As the Sulphur Dell area once hosted a graveyard, it's no surprise that historic artifacts were indeed found at the construction site of a new Nashville Sounds (Class AAA; Pacific Coast League) ballpark there.
It was actually expected: archaeologists have been working at the site alongside the construction crew to monitor the possible unearthing of artifacts and remains. Remember, the site was identified by Betsy Phillips as a graveyard before the site was approved for baseball:
Like I said, these graves, if there are still any, have been massively looted. I've read descriptions of Nashvillians picnicking near the mound in the 1800s in order to collect trinkets and skulls. And archaeologists, such as the aforementioned Dr. Jones, have been over that ground. Plus, parts of that area used to be a bustling business district.
And, as many predicted, the archaeologists have uncovered pottery, animal bones and ceramics that could be 800 years old:
Archaeologists made an important discovery over the weekend in the area that will become left field, including artifacts that could even hint at ancient human burials.
The state believes the artifacts could be 800 years old, and experts are excavating the area now.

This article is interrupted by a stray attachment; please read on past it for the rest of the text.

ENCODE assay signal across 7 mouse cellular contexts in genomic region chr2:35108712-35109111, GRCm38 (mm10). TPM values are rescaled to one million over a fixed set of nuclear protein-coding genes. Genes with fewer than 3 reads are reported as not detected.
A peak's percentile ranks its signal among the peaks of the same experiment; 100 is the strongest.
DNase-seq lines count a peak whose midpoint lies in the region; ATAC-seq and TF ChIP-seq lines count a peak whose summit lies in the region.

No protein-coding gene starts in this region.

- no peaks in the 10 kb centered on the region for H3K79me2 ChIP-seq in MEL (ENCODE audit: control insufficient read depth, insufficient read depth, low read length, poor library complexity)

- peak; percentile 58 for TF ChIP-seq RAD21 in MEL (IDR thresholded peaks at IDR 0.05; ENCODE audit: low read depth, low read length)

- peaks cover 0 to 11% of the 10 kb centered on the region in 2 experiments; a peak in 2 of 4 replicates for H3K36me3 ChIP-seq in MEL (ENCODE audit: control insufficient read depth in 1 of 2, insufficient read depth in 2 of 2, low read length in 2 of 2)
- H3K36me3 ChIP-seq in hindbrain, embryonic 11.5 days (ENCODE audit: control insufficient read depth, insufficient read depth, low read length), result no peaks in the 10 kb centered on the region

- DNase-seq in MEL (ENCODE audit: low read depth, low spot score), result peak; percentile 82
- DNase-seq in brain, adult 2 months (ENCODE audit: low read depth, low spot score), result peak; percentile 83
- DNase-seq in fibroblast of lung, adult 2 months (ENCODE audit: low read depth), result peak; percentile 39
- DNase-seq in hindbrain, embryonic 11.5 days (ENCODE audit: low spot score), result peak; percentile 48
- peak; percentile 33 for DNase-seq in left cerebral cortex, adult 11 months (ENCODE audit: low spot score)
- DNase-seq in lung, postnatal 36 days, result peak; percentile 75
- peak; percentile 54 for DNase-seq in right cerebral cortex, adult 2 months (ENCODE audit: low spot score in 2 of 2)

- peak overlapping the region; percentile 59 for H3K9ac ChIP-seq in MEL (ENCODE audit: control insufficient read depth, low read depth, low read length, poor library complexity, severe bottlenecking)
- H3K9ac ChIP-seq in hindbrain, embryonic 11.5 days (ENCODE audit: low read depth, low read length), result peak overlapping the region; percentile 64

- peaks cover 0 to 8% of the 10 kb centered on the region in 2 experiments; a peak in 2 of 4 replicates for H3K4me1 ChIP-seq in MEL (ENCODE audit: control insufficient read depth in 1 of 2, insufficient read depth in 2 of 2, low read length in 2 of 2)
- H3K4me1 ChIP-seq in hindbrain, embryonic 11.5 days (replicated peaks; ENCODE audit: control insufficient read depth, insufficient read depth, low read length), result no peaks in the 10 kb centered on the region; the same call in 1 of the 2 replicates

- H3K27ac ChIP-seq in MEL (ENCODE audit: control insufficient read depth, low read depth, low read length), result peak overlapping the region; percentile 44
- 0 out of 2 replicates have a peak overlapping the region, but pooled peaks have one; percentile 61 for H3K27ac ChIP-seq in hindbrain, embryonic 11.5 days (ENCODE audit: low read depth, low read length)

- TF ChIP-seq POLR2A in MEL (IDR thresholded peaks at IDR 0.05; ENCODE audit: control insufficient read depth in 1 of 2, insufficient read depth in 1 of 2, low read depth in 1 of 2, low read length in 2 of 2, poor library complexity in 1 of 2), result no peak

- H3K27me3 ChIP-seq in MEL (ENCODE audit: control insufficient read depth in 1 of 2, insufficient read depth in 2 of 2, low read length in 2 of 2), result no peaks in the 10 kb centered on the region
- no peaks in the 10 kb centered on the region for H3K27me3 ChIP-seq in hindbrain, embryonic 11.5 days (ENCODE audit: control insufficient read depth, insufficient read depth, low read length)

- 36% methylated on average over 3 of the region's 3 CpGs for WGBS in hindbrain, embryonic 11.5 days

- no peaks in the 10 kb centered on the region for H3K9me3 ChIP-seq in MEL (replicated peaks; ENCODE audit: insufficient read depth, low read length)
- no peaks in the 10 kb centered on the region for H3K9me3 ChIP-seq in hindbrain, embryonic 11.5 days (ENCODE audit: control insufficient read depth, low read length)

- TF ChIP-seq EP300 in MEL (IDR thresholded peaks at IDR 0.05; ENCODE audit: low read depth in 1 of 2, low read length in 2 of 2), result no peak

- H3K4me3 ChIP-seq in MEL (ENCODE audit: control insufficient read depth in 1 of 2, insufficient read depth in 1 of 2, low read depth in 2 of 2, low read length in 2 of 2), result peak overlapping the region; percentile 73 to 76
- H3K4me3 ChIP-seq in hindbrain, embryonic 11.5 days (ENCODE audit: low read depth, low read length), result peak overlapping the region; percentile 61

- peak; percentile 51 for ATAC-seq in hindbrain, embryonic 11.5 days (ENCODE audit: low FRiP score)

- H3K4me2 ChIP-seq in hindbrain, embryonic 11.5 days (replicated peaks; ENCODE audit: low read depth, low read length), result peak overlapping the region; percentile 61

The area was home to American Indians before the settlement of the city, and there were reports in the 1700s about the place being used for burial mounds. After settlement, the area was home to the city graveyard before it was moved. What's surprising is that no human remains have been found. But there may be a simple set of reasons as to why. First, the city cemetery was moved to a different site, and the existing remains were reportedly disinterred and moved. Second, as the Nashville Scene writer reported in the article cited above, there are plenty of reports that the site was repeatedly looted. We're not talking about pristine and intact remains here: we're talking something entirely different. Which is why the ballpark construction won't be altered even if remains are found: archaeologists are expected to be at the site until next week, when excavation work is done.
Of course, this wouldn't be the first ballpark built on burial grounds; reportedly Angel Stadium was built on the site of ancient Indian burials grounds, as was Wrigley Field.
The new ballpark will open in 2015 and replace Greer Stadium as home of the Sounds.
Rendering courtesy Populous.
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